5. I find that the beauty of embodied life, despite it’s obvious ills, is that it lends itself to such marvelous states of mystical experience. I find that it does so in relation to the body, brain, not despite it. What experience do we have of consciousness not relative to a body? Even the mystic has a body through which profound states are experienced.

    How then do we better honor those experiences by imagining them independent of the body? Does it truly elevate those mystical experiences by detaching them from an embodied consciousness? I have yet to hear of one experience of consciousness that is disembodied… And yet we continue to discuss dualism as if mind/ consciousness is vastly superior if disengaged from it’s relationship to the soma. Is not the beauty of embodied life that it can and DOES produce such profound states? Who can give any distinction between mind and soul besides the soul’s purported independence from the body? I seems to me that this is a mere fanciful distinction that succeeds more at belittling embodied life than at glorifying consciousness/soul.

    I wonder sometimes if a dualism that distinguishes consciousness from the body does so solely out of an antiquated loathing for the soma. I also think it is important to remember that Descartes argument is an epistemological one.. He was attempting to show something is knowable even in a world in which the objects of perception are not. He accomplished that, but was never able to successfully argue his way out of solipcism. His own attempts to extend towards divinity outside of his own conscious experience were considered failed.

    I do find this an important discussion given that so much of spiritual life seems to hinge on the necessity of a disembodied life. How is this more Important than embodied mysticism?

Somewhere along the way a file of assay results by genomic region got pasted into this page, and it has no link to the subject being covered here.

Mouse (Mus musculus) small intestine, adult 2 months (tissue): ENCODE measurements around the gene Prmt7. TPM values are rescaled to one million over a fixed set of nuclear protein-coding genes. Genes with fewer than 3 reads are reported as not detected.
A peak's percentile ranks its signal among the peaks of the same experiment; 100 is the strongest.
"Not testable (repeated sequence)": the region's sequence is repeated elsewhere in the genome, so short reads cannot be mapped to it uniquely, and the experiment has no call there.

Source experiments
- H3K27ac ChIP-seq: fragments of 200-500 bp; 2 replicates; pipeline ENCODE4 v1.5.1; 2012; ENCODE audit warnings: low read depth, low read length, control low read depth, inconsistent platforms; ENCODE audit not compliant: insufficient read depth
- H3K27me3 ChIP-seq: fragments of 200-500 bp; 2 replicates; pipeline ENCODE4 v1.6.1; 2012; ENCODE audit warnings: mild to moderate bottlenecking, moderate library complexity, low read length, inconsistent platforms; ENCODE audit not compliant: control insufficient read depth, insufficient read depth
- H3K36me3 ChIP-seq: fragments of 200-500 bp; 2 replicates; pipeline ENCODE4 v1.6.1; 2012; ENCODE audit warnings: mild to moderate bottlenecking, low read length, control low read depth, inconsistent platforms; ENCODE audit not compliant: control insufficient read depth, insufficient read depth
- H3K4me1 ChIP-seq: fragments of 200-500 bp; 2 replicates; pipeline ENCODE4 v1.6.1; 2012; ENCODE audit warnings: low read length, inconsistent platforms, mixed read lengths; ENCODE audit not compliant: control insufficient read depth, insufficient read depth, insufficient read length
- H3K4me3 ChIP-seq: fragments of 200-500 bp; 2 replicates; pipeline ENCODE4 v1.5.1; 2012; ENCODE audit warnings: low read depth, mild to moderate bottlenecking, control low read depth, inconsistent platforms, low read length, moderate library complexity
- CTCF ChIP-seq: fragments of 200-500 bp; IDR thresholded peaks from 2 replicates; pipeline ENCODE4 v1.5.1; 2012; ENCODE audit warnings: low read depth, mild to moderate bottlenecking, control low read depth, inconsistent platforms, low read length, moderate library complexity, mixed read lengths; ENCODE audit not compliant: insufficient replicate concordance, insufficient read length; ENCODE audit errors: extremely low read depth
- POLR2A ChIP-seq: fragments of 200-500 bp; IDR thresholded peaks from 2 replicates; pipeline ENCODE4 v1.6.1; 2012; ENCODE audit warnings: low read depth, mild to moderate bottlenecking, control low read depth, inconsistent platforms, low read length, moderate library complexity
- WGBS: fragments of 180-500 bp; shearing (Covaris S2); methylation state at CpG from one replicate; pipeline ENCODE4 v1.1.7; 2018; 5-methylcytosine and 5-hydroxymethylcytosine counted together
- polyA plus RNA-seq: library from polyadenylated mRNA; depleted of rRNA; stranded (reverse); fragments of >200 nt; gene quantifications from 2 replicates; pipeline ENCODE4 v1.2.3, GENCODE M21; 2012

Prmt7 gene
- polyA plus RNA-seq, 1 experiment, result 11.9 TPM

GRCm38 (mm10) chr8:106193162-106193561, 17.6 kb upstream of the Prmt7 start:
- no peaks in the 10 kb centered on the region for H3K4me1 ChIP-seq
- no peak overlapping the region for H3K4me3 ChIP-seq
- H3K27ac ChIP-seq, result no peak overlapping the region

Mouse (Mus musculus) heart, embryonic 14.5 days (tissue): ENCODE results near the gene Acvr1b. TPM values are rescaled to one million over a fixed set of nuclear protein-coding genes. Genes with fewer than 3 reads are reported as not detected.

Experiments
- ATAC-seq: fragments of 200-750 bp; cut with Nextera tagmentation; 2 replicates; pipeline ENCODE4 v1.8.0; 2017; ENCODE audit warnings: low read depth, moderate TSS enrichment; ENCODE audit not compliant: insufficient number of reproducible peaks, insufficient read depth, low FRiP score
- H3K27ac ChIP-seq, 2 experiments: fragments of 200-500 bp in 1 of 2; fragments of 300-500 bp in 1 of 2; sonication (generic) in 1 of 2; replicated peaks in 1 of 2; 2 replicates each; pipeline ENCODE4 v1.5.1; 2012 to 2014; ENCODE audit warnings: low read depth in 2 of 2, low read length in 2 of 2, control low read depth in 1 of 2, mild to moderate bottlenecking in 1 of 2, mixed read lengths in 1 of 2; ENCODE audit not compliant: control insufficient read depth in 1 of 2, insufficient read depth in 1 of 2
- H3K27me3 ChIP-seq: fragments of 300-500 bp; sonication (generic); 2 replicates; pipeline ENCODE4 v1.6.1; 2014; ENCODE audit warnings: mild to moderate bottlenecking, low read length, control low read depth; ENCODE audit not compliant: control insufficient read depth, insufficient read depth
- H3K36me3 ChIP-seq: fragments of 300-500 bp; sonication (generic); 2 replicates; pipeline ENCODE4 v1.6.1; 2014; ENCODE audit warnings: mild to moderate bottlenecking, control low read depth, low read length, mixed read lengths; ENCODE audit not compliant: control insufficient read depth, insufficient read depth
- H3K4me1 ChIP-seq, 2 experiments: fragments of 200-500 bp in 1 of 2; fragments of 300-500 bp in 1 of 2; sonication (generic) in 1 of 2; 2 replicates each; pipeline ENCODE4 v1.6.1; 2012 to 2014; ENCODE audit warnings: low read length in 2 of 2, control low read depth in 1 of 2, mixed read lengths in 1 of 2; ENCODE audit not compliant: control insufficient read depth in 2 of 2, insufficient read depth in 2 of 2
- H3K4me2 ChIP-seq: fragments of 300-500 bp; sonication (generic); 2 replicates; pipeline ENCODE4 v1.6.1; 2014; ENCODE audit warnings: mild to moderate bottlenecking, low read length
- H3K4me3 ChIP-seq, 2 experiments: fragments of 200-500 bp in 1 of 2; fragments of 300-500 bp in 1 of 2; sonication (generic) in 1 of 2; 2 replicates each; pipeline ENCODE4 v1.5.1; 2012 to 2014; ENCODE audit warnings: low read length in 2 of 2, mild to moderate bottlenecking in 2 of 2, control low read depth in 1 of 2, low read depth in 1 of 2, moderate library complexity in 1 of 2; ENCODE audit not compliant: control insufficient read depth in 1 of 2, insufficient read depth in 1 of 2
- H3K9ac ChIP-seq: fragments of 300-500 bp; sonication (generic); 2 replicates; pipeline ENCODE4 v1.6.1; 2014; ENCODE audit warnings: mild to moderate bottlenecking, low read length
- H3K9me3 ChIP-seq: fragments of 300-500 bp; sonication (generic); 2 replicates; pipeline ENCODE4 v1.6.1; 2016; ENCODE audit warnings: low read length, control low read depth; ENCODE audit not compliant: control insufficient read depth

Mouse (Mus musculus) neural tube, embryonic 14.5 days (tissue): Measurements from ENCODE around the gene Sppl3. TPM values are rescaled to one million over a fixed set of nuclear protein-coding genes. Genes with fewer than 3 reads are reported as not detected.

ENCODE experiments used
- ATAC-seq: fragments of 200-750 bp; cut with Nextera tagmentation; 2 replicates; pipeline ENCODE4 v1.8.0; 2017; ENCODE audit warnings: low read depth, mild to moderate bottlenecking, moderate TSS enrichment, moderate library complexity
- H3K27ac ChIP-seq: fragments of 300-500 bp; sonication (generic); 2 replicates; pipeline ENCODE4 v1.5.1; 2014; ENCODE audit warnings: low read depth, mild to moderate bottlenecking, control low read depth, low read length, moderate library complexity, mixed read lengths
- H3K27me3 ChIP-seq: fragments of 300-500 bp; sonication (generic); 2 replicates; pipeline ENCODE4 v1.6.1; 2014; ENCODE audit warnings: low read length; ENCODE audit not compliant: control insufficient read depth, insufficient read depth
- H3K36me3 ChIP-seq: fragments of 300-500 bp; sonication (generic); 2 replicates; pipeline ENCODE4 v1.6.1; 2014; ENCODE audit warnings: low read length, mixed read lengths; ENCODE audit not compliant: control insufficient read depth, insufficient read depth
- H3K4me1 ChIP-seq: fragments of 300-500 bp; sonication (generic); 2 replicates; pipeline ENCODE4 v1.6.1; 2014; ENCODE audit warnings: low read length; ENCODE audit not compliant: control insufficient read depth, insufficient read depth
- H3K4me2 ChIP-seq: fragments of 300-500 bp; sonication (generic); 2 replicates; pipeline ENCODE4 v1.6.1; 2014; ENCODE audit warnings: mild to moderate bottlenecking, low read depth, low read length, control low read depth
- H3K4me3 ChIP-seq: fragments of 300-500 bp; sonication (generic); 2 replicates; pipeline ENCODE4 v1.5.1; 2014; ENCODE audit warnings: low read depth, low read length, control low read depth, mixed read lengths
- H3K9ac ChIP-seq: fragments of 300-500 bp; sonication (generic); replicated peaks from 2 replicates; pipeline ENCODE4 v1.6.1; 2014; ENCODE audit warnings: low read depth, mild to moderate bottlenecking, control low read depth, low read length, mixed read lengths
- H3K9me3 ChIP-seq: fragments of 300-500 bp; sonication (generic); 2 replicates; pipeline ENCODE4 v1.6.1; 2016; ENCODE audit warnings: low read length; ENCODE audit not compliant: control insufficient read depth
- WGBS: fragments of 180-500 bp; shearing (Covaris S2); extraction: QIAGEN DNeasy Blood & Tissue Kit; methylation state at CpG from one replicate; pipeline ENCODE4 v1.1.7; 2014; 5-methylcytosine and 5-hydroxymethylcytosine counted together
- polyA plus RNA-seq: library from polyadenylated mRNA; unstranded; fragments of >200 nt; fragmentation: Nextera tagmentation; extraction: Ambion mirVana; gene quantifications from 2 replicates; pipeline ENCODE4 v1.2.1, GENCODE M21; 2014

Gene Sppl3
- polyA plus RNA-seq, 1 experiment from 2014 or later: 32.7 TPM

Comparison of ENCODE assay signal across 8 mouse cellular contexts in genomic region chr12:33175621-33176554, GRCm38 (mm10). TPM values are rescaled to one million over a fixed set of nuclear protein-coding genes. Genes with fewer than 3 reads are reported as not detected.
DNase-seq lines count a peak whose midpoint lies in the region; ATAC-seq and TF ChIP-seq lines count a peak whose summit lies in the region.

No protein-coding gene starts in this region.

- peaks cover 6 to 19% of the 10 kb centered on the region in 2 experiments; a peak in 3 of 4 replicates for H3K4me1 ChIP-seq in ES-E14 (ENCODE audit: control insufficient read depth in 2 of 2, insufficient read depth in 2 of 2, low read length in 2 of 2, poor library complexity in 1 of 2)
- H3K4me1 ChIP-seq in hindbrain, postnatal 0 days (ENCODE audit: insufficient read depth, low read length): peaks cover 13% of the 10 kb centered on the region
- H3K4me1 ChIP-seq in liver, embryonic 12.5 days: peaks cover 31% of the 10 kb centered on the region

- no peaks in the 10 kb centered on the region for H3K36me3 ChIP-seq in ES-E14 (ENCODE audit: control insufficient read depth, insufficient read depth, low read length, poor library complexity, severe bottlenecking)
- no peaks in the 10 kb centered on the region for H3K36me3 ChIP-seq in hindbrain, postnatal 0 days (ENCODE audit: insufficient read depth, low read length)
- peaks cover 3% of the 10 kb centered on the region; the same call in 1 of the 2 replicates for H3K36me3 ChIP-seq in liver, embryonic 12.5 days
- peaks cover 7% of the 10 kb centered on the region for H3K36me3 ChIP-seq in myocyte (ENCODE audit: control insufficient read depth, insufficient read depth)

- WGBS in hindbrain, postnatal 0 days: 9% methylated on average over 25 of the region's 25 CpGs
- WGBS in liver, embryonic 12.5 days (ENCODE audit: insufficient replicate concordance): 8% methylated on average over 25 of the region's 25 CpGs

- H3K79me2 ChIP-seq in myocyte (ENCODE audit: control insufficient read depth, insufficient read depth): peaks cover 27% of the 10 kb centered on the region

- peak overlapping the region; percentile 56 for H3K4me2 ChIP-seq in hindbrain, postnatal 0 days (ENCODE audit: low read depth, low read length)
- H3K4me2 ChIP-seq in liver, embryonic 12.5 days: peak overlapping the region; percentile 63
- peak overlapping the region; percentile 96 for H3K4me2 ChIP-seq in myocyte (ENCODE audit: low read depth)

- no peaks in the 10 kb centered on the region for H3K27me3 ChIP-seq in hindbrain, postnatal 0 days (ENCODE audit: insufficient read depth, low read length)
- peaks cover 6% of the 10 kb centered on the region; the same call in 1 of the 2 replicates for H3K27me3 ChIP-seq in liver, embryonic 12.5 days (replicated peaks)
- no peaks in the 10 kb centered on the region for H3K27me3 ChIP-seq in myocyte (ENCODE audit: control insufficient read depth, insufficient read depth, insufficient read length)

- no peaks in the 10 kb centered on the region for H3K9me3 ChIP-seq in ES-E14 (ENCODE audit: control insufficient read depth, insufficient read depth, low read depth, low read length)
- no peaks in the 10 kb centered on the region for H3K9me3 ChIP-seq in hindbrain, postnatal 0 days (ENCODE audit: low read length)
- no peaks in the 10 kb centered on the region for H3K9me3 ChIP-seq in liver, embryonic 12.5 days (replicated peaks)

• I think it is important to take seriously the experience of mystics in terms of how they describe consciousness, rather than an analysis of it from someone who has not had the experience, such as a neuroscientist. The mystics’ experience is also closely related to their ability to distance themselves from bodily and mental demands.

      • That is true, but I think most devotees cannot disconnect from bodily pain easily in my experience. They are dependent on modern science to help them ease their bodily pain when in trouble. That makes it hard for lay practitioners like me to attack science all around, knowing that when intense physical pain is there, relief is provided by medicine that functions on materialism.
        Personally I think without the practice of intense yoga(experience of the soul mentioned in the sixth chapter) where you detach yourself from physical pain, it is only possible for very very few devotees like SP or bhisma (sitting on the bed of arrow) to disconnect from the pain. St Francis also had a lot of physical difficulty, but he could smiling accept all with grace. Perhaps there is some fluidity in the relationship between body and the soul and strict compartmentalization is good in theory, but hardly lived in practice.

      • I agree that not having the experience and having to arrive at some understanding of pure consciousness while feeling uncertain of this possibility is a challenge. I wonder sometimes how sadhakas do not have these doubts or do not voice them very explicitly? Anyone else chime in? Sraddha is no small accomplishment, I find. How lucky I consider devotees that do NOT have these doubts and can immerse themselves with such faith.

        I strive to have experience and hope that my persistence combined with my inquiry and confusions will warrant the necessary mercy and sympathy needed to argue ‘from the inside’ you might say. But I must say, I have firm faith in the experience mystics have. I am just questioning the necessity of pure consciousness as distinct from the body as a foundation for such an experience.

        All this said Gurudeva, distancing oneself from bodily and mental demands does not necessarily equate not having them. So I ask you, having the experience what of that experience makes it evident that there is a consciousness that is distinct from the body? Would that same experience lose something of its beauty, profundity or value if it was the experience of an embodied human?

        I ask these questions because I have very little faith in my devotional life and I am literally very insignificant on this path, but I DO believe in you. You are my main pramana.